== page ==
Lives of the fellows

Michael Gelfand

b.26 December 1912 d.9 July 1985
CBE( 1959) OBE(1956) MB ChB Cape Town(1936) MRCP(1938) DMR Eng(1939) MD Cape Town(1948) DPH Lond(1950) FRCP(1952) Hon LLD Rhodesia(1978) Hon DLitt Cape Town(1978) Hon LLD Birm(1981)

Michael Gelfand was born in Wynberg, Cape Province. After education at Wynberg High School, he entered Cape Town University and graduated in medicine in 1936. During his undergraduate career he was noted more for his skill on the rugby field than for outstanding academic achievement. In 1937 he came to England where, among other appointments, he was house surgeon at the North Devon Royal Infirmary, Barnstaple, and then house physician at Salisbury Infirmary. He obtained his membership of the College in 1938, followed by the diploma in medical radiology.

The critical point in his career came in 1940 when he was appointed to the Federal Health Service of Rhodesia (now Zimbabwe) and Nyasaland and stationed at Salisbury, Rhodesia. The establishment was small and for some years Michael had to be his own radiologist and pathologist, as well as physician. He led a strenuous life; being in constant demand as a physician yet also finding time to play rugby for the Police Club and for the Mashonaland team. On Sundays he would frequently visit the Catholic missions, and it was in these early years that he developed his deep interest in the African and his life style; particularly that of the Shona people who form the majority of the population of north-east Rhodesia (Zimbabwe). He slept little and much of the night was spent writing. The Sick African, Capetown, Juta, 1943, ran through many editions and was a landmark in clinical tropical medicine, while his monograph on Schistosomiasis..., Capetown, Postgraduate Press, 1950, had gained him in 1948 the MD of Capetown University, with first class honours. Over the years he was the author of some 45 monographs and 200 articles, and these provided not only much new knowledge of medicine and pathology in Central Africa but also added a new insight into the history and sociology of that area. Notable among them are: Medicine and magic of the Mashona, Capetown, Juta, 1956; Shona ritual..., Capetown, Juta, 1959; Tropical victory..., Capetown, Juta, 1953; Medicine in tropical Africa..., Edinburgh, E & S Livingstone, 1961; Northern Rhodesia in the days of the Charter... ,Oxford, Blackwell, 1961, and Livingstone, the doctor... Oxford, Blackwell, 1957. In 1955 he founded The Central African Journal of Medicine and was its editor up to the time of his death.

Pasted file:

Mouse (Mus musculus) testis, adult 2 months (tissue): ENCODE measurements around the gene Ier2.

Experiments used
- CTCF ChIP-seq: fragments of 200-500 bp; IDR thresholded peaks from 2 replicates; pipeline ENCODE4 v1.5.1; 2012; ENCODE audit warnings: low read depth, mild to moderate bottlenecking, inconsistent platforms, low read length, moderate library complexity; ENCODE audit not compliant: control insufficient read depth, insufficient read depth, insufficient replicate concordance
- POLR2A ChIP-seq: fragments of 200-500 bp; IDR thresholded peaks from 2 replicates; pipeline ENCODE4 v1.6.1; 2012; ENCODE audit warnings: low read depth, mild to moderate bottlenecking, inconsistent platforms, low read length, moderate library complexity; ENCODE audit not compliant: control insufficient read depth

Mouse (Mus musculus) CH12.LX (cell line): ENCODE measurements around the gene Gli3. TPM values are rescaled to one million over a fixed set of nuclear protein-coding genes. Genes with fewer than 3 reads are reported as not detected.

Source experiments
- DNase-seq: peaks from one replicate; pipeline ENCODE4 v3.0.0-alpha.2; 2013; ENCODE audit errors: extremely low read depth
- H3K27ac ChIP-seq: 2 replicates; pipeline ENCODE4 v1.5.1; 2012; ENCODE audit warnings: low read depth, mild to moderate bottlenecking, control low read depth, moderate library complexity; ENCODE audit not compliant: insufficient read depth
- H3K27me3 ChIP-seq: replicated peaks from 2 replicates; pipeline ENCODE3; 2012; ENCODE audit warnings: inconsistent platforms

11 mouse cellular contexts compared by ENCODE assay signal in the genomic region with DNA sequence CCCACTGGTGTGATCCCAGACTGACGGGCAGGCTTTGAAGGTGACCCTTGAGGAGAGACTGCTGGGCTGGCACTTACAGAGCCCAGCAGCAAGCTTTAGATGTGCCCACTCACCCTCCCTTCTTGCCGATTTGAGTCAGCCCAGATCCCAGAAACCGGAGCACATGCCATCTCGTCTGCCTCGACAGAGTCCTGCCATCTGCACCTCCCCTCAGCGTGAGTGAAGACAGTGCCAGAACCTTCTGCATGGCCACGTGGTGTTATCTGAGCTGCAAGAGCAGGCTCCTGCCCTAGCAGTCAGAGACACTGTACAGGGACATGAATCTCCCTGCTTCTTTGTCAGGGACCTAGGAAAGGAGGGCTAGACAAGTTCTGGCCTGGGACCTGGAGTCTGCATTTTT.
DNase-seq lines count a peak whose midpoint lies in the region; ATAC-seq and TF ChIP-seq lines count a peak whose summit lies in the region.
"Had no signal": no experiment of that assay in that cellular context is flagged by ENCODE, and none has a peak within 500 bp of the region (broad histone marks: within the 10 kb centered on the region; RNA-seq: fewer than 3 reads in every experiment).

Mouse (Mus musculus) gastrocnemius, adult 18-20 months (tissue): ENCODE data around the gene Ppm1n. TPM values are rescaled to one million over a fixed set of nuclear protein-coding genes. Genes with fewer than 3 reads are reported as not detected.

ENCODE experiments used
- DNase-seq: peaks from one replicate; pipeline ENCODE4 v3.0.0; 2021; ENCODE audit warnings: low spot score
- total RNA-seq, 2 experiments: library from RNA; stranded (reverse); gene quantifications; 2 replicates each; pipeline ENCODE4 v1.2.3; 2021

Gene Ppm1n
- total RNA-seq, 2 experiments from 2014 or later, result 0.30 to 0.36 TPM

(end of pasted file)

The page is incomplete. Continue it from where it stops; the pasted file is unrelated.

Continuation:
When, in the early 1960s, the proposed medical school in the University College of Rhodesia and Nyasaland (later the University of Rhodesia) was incorporated into the University of Birmingham, England, as an affiliated college, Michael Gelfand was appointed professor of African medicine. His was the main driving force in the development of the medical school and its outstanding success was due more to him than to anyone else. He was an extremely able teacher and his ward rounds were fascinating, emphasizing the Oslerian dictum: ‘...as is our pathology so is our practice.’

As a man Mike was kind and gentle; with love for all and malice for none. He played no part in politics, and his wide popularity as a physician and man was shown by the fact that he was almost automatically the physician of governors, prime ministers and leading citizens. This eminence in no way impaired his devotion to the ordinary sick African. Prime Minister Robert Mugabe gave an address at his funeral. Although a devout member of the synagogue he was completely ecumenical - evidenced by the award to him of the Roman Catholic knighthood of St Sylvester, and the Order of Distinguished Auxiliary Service of the Salvation Army.

In 1937 he married Esther Kallenberg, daughter of a company director. They had three daughters, two of whom married doctors. His wife Esther survived him. Over many years together they gave warm hospitality to visitors, particularly to those from Birmingham.

Sir Melville Arnott

[Brit.med.J., 1985.291,1057; Lancet, 1985,2,458,512,568; S.Afr.med.J., 1985,68,432; Central Afr.J.Med, 1978,24,5-11]

(Volume VIII, page 179)

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